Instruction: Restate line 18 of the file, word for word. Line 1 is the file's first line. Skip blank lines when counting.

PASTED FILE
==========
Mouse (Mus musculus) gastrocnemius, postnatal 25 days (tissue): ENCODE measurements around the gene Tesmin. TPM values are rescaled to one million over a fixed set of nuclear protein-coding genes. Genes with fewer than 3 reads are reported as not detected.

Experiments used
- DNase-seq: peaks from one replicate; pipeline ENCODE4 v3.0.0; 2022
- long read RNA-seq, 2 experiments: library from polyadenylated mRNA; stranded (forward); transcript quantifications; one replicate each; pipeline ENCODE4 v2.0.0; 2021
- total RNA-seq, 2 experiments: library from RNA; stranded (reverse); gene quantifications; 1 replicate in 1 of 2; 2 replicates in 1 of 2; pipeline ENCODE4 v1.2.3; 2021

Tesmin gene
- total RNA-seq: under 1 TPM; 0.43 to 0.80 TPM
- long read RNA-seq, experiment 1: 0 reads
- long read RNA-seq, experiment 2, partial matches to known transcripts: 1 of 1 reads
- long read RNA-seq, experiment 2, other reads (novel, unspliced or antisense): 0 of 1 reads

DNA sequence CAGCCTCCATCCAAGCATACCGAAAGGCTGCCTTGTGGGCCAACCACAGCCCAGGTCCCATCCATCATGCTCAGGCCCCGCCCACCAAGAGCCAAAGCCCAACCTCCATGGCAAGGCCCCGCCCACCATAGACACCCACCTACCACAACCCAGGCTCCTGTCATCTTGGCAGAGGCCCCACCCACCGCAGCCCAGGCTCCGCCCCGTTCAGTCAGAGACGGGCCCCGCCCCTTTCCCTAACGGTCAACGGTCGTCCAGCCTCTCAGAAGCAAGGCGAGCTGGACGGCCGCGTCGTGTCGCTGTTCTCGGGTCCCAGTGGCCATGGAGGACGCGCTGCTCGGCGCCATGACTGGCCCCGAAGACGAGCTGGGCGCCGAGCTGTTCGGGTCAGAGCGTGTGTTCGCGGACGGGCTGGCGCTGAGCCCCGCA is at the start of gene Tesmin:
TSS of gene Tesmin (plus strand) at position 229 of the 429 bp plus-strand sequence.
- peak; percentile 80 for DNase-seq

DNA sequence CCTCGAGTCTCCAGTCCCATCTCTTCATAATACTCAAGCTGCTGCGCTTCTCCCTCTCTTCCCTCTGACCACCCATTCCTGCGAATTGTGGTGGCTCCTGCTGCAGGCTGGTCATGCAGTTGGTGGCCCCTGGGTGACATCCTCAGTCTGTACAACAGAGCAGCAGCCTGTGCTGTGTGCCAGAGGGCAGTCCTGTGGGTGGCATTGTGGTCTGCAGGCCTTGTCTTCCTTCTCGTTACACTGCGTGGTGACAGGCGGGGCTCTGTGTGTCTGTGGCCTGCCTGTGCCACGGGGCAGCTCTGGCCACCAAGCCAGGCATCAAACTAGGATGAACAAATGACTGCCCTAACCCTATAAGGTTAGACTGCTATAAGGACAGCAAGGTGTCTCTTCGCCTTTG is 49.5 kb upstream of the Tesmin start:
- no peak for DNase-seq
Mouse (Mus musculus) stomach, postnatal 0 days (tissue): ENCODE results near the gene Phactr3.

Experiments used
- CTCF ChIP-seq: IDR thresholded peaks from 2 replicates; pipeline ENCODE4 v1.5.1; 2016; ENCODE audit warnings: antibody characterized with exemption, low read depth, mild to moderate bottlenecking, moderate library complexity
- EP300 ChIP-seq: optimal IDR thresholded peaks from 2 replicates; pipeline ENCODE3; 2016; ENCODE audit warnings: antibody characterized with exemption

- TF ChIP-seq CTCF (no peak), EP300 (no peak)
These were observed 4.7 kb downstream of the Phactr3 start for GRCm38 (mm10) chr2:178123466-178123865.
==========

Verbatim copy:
- CTCF ChIP-seq: IDR thresholded peaks from 2 replicates; pipeline ENCODE4 v1.5.1; 2016; ENCODE audit warnings: antibody characterized with exemption, low read depth, mild to moderate bottlenecking, moderate library complexity